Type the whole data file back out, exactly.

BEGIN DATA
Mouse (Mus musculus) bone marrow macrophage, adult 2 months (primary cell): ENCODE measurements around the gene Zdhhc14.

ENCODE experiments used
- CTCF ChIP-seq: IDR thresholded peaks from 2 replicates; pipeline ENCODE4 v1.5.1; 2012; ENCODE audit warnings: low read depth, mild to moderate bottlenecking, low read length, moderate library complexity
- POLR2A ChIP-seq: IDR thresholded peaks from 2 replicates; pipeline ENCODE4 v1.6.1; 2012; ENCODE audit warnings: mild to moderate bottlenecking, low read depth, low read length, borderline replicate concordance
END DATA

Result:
Mouse (Mus musculus) bone marrow macrophage, adult 2 months (primary cell): ENCODE measurements around the gene Zdhhc14.

ENCODE experiments used
- CTCF ChIP-seq: IDR thresholded peaks from 2 replicates; pipeline ENCODE4 v1.5.1; 2012; ENCODE audit warnings: low read depth, mild to moderate bottlenecking, low read length, moderate library complexity
- POLR2A ChIP-seq: IDR thresholded peaks from 2 replicates; pipeline ENCODE4 v1.6.1; 2012; ENCODE audit warnings: mild to moderate bottlenecking, low read depth, low read length, borderline replicate concordance